Figure 1 shows that an individual working in a psychiatric and substance abuse hospital regardless of her actual occupation within that hospital oesg1(e.g., psychiatrist, building maintenance), would be classified at the six-digit NAICS level 622210.  The distinction between a classification of 62221 (five-digit) and 622210 (six-digit) is that at the five-digit level there is comparability between the three countries, while the sixth digit represents country-specific detail (in this case, the NIACS industry and the U.S. industry are the same).

  In contrast to industry classification, the BLS began using the Standard oesg2Occupational Classification (SOC) system in 1999. This is used to classify occupations in which work is performed. To illustrate the coding system for the SOC, an example of education, training, and library occupations is provided in Figure 2.

  Figure 2 shows that SOC 25-2031 (secondary school teachers, except special and career/technical education) includes a broad range of secondary (high school) teachers. This may include biology, French, or English teachers. Any individual working as a teacher in a high school (with exceptions, such as special and career/technical) would be classified as SOC 25-2031.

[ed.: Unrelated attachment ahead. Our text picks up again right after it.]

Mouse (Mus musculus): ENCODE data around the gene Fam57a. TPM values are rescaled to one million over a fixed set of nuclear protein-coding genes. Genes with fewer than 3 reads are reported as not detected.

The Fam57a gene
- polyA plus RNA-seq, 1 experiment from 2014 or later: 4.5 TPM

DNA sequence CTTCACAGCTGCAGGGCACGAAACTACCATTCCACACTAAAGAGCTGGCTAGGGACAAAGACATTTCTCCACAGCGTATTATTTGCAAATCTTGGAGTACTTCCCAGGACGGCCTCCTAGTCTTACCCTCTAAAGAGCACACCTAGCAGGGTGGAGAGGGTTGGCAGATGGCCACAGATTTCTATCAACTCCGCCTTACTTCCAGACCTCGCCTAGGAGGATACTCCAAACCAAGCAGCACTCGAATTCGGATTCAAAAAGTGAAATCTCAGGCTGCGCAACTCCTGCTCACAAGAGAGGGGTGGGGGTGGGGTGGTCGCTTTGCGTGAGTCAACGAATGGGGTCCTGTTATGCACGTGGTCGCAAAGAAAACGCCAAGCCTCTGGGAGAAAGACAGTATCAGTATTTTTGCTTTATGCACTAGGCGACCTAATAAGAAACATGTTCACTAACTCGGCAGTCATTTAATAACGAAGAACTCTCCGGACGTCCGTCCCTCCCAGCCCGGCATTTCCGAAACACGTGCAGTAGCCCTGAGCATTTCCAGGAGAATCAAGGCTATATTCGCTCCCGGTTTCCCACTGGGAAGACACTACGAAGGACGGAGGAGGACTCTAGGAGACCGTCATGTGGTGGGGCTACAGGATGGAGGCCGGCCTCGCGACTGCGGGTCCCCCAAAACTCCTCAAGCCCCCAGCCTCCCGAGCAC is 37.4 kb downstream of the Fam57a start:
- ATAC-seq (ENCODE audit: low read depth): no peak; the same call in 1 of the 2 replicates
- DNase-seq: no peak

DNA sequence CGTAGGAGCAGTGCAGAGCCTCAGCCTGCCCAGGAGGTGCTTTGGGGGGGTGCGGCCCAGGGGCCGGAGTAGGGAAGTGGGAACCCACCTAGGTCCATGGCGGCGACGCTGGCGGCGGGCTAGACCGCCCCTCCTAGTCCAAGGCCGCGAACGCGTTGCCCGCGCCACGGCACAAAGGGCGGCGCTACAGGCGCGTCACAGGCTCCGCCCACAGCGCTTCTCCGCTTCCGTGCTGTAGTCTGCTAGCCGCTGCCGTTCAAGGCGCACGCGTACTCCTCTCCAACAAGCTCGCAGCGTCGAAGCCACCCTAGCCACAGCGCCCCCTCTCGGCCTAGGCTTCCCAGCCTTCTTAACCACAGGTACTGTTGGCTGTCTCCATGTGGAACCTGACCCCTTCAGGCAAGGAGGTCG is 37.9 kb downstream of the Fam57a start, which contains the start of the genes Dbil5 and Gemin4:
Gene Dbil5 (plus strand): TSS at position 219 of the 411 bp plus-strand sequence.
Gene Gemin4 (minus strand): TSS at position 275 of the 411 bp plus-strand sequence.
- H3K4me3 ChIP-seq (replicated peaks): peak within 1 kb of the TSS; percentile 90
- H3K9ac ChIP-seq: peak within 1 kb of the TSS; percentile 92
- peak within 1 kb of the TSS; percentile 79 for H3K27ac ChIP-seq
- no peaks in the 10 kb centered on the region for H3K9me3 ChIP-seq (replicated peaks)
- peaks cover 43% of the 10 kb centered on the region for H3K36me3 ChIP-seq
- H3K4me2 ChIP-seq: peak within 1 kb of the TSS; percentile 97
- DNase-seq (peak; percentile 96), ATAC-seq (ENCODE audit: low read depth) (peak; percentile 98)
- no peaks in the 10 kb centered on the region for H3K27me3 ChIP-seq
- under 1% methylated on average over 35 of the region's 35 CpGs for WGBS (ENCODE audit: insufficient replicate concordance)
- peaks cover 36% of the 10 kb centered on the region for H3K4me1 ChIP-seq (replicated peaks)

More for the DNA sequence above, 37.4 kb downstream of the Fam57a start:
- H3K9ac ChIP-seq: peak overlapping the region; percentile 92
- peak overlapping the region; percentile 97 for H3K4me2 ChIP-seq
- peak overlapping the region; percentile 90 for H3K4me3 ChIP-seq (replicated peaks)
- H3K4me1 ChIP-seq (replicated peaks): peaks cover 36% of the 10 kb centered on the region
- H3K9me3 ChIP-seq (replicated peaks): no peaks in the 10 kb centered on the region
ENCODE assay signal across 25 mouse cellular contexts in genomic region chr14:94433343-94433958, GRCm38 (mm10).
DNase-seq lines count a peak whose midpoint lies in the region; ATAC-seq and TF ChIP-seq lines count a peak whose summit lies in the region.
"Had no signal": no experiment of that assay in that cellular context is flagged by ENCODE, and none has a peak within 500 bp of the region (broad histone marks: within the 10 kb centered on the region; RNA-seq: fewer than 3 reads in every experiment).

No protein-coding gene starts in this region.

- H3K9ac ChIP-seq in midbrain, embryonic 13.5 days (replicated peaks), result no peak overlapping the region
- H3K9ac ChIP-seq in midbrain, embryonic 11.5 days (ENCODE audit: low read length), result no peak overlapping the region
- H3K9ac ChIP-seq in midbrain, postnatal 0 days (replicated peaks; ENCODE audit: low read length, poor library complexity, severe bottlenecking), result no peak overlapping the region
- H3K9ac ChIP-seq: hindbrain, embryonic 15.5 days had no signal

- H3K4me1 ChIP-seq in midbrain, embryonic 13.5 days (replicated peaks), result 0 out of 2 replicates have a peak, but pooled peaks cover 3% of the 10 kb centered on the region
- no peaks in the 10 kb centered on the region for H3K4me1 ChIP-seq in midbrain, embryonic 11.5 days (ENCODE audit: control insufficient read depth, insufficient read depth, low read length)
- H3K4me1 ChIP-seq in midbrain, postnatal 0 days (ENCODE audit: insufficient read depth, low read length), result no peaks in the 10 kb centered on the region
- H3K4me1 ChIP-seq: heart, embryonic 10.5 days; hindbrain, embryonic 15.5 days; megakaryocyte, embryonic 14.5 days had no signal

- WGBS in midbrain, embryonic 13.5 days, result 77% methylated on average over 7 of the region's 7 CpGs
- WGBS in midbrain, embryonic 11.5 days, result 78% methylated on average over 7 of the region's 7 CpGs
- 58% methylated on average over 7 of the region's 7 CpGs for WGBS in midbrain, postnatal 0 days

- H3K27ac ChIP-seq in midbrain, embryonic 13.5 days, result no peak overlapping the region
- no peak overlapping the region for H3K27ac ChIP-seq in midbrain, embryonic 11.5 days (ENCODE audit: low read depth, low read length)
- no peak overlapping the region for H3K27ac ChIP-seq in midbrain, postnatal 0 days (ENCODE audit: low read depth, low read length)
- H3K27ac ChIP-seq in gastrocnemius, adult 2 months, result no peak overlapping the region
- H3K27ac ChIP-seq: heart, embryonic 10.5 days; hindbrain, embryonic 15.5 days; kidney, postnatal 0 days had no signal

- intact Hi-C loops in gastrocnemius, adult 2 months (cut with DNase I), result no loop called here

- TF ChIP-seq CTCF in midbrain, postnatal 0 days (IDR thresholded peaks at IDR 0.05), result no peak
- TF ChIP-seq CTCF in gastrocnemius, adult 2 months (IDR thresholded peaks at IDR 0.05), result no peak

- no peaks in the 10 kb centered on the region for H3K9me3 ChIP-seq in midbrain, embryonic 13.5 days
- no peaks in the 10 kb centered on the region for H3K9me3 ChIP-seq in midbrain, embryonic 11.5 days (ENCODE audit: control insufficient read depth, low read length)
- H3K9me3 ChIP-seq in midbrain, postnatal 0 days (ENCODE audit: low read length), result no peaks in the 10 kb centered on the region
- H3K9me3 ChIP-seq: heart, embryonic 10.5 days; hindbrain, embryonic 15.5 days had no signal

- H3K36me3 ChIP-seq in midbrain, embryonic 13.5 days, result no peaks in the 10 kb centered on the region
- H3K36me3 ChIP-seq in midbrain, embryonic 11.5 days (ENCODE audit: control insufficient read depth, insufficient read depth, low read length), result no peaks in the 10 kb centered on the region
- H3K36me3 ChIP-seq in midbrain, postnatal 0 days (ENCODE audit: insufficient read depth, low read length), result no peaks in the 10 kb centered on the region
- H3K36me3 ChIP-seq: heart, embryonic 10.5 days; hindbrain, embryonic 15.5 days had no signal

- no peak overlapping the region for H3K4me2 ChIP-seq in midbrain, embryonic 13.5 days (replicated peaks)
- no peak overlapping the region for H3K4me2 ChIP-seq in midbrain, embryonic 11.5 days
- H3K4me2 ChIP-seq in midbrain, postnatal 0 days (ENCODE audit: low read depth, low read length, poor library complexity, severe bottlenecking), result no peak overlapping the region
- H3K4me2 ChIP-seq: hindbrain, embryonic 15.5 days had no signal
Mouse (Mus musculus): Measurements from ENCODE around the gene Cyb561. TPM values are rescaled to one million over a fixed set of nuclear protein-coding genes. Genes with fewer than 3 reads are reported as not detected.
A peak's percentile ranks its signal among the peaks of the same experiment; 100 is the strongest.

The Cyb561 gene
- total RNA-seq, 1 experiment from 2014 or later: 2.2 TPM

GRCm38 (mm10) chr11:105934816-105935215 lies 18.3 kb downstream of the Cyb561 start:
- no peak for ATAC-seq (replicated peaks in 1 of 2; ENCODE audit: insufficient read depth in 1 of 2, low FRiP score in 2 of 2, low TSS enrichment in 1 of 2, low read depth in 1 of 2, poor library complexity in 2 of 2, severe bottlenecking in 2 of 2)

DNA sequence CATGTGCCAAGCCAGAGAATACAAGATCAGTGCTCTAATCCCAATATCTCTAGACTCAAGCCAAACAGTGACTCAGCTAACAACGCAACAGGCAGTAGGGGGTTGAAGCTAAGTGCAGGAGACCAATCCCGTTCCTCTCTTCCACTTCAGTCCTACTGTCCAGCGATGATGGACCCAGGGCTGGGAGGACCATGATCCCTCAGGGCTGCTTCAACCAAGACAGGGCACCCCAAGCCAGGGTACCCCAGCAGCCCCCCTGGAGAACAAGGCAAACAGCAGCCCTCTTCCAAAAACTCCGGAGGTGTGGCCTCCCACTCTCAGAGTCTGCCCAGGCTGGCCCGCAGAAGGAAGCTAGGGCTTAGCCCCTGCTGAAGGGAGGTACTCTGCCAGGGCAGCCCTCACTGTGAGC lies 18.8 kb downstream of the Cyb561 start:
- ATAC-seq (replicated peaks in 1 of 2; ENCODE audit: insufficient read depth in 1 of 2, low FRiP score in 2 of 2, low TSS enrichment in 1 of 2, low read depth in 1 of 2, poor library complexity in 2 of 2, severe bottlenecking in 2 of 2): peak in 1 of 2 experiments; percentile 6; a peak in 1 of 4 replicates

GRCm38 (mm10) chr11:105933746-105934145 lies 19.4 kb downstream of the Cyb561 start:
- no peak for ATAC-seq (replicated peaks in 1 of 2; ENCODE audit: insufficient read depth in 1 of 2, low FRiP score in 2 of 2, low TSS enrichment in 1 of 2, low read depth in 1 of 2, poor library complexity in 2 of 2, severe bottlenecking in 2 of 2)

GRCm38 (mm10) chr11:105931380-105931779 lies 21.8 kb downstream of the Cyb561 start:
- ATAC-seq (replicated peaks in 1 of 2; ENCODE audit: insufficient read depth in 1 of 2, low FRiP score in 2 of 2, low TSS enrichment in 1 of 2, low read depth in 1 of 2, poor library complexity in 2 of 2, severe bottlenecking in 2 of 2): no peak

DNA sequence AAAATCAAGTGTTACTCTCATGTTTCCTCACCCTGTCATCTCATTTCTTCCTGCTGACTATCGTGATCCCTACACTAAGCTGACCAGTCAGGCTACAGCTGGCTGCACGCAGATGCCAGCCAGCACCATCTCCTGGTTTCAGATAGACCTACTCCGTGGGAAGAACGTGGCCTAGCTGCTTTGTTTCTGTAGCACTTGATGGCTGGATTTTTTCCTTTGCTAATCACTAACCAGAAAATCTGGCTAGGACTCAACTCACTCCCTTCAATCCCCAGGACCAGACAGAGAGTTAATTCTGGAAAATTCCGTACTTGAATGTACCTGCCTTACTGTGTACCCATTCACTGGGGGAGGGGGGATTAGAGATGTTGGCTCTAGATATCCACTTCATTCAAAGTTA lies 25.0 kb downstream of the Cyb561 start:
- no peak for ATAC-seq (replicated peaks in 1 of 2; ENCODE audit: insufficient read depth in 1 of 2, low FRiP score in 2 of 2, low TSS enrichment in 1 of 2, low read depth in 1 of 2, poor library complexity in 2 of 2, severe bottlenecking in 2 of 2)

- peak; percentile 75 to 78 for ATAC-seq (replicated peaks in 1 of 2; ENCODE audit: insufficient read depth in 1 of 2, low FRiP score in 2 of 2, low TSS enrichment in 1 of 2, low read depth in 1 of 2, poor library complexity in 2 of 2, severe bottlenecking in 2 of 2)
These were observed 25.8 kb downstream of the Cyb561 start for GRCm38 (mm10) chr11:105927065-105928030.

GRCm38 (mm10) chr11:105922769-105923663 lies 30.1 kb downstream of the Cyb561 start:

As can be seen in Figure 3, the major occupational groups within SOC 25-0000 (education, training, and library occupations) made up more than 50%oesg3 of the employment in public schools in the U.S., Wyoming, and selected surrounding states in 2011. By comparison, those classified as SOC 53-0000 (transportation and material moving occupations) accounted for only 5% of the total employment in public schools in Wyoming in 2011.

  Figure 3 allows for complete comparability across geography and occupations. For example, Wyoming has a higher percentage of transportation and material moving occupations compared to the U.S, Colorado, and South Dakota, while South Dakota has a higher percentage of food preparation and serving related occupations compared to the U.S. and the other two states. 

  Both the NAICS and SOC coding systems are hierarchical in nature. The advantages of using a hierarchical coding system are to organize industry activities and occupational work into the most specific level of classification and to produce classifications that are statistically comparable. Combining the coding systems for both the SOC and NAICS allows for specific analyses to be performed. An explanation and illustrative examples of the benefits of this type of combination is discussed at the end of this document.